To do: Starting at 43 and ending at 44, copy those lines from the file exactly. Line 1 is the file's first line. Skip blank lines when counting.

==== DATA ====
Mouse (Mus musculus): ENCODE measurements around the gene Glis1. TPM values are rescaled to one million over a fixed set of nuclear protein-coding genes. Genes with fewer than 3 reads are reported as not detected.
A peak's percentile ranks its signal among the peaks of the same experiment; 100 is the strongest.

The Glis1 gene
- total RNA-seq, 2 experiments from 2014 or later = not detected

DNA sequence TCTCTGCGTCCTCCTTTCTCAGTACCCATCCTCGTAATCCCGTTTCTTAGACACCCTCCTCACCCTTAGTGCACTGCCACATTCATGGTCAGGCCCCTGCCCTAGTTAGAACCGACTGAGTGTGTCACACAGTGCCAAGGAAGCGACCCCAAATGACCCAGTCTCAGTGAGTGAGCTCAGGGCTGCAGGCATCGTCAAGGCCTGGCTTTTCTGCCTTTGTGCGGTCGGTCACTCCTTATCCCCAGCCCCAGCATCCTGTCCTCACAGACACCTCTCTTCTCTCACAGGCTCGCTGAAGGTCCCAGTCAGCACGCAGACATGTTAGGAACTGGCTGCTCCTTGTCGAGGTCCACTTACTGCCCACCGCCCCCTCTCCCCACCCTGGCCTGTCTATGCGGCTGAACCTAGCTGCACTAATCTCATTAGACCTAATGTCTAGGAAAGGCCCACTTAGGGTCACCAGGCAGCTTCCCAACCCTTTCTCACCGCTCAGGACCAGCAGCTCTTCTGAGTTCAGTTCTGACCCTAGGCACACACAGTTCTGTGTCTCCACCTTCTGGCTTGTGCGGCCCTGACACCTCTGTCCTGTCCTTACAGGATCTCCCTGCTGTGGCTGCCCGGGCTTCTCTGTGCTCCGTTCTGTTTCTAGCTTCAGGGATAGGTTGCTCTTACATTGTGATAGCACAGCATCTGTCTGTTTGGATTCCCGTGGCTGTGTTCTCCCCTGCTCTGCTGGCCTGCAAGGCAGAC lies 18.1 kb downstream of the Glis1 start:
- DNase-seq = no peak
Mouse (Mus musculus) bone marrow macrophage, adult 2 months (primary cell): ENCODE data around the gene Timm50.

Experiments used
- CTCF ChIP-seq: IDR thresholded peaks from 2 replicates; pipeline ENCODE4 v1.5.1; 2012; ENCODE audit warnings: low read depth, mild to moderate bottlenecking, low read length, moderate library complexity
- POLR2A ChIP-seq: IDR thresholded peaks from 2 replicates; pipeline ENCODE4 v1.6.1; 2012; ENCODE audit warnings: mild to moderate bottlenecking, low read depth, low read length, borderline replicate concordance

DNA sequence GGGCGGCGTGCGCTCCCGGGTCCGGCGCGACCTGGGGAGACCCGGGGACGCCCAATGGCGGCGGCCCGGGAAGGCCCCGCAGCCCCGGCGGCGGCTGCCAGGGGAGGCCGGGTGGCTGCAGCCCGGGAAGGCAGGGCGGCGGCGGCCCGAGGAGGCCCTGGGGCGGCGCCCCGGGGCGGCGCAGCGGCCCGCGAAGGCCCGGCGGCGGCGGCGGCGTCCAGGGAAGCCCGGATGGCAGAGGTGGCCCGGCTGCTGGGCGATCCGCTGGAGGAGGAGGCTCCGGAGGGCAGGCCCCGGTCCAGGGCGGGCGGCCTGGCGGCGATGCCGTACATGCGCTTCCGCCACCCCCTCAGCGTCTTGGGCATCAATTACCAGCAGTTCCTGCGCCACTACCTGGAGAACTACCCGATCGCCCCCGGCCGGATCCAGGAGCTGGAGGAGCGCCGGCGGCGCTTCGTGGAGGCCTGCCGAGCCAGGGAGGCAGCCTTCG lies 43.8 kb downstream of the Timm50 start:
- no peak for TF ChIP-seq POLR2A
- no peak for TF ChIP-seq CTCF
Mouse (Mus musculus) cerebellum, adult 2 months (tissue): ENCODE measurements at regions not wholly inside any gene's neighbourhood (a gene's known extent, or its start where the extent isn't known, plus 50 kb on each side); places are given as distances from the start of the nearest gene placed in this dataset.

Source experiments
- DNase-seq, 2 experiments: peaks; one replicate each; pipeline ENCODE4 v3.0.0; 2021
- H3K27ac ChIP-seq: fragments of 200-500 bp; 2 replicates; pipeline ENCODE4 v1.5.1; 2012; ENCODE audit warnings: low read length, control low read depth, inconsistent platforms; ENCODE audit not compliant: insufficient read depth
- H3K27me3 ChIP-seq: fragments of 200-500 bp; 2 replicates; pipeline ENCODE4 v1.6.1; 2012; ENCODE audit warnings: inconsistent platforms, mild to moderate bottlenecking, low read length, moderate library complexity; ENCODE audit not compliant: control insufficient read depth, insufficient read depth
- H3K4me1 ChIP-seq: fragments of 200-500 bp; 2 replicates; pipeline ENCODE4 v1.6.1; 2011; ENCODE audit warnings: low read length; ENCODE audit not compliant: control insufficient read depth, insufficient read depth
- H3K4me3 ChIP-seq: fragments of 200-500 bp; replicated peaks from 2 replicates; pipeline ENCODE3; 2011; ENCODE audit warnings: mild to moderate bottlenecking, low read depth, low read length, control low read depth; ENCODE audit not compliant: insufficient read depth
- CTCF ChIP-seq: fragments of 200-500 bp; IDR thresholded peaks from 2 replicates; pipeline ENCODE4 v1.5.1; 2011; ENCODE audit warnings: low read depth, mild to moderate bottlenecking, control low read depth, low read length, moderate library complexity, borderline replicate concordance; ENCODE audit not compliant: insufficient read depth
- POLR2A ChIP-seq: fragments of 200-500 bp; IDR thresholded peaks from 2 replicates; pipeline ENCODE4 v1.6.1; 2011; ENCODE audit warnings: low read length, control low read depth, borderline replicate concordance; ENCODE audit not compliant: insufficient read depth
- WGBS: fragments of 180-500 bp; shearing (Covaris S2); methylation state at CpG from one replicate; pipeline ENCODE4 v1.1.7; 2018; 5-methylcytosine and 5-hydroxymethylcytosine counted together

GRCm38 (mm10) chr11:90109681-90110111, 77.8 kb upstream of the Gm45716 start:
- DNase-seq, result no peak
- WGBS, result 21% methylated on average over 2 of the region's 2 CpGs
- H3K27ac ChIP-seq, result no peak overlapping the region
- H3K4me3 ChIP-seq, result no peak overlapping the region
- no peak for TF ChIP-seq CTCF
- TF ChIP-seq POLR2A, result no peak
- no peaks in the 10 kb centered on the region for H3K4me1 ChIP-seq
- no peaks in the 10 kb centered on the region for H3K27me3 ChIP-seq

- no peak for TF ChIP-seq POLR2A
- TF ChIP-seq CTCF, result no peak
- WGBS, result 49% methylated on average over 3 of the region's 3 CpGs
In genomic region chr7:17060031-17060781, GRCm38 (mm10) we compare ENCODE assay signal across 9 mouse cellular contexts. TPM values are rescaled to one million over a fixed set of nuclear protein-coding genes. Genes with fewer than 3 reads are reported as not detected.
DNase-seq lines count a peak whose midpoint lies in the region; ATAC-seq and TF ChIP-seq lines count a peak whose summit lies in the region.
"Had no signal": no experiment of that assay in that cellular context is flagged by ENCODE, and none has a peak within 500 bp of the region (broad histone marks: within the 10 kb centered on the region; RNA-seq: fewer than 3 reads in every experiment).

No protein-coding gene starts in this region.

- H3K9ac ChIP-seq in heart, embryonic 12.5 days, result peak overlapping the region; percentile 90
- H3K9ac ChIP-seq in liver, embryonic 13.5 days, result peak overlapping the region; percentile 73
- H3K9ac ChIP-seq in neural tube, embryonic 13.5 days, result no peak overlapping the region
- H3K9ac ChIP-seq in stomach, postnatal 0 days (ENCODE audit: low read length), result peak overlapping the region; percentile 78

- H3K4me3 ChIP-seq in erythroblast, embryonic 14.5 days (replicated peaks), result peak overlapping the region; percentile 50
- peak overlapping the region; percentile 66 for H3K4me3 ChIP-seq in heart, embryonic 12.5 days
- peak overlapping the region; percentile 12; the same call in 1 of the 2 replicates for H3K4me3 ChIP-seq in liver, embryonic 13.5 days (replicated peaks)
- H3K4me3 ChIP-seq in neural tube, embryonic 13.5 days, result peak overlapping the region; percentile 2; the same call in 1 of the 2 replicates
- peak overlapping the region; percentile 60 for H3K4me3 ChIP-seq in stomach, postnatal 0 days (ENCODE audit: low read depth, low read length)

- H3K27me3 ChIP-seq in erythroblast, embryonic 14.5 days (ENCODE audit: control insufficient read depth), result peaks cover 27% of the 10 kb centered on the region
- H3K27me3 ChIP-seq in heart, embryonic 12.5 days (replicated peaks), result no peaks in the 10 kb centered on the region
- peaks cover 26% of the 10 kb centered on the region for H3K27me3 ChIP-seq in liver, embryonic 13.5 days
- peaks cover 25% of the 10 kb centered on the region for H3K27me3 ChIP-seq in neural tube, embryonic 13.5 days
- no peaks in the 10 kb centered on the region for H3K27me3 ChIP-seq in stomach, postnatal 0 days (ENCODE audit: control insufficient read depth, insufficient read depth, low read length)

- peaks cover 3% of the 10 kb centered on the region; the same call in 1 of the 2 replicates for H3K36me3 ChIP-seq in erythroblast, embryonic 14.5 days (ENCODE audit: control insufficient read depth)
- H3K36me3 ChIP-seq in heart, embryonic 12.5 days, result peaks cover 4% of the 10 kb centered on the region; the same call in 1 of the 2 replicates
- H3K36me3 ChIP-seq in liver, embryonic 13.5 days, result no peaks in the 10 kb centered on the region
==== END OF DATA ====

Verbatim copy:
- H3K9ac ChIP-seq in stomach, postnatal 0 days (ENCODE audit: low read length), result peak overlapping the region; percentile 78

- H3K4me3 ChIP-seq in erythroblast, embryonic 14.5 days (replicated peaks), result peak overlapping the region; percentile 50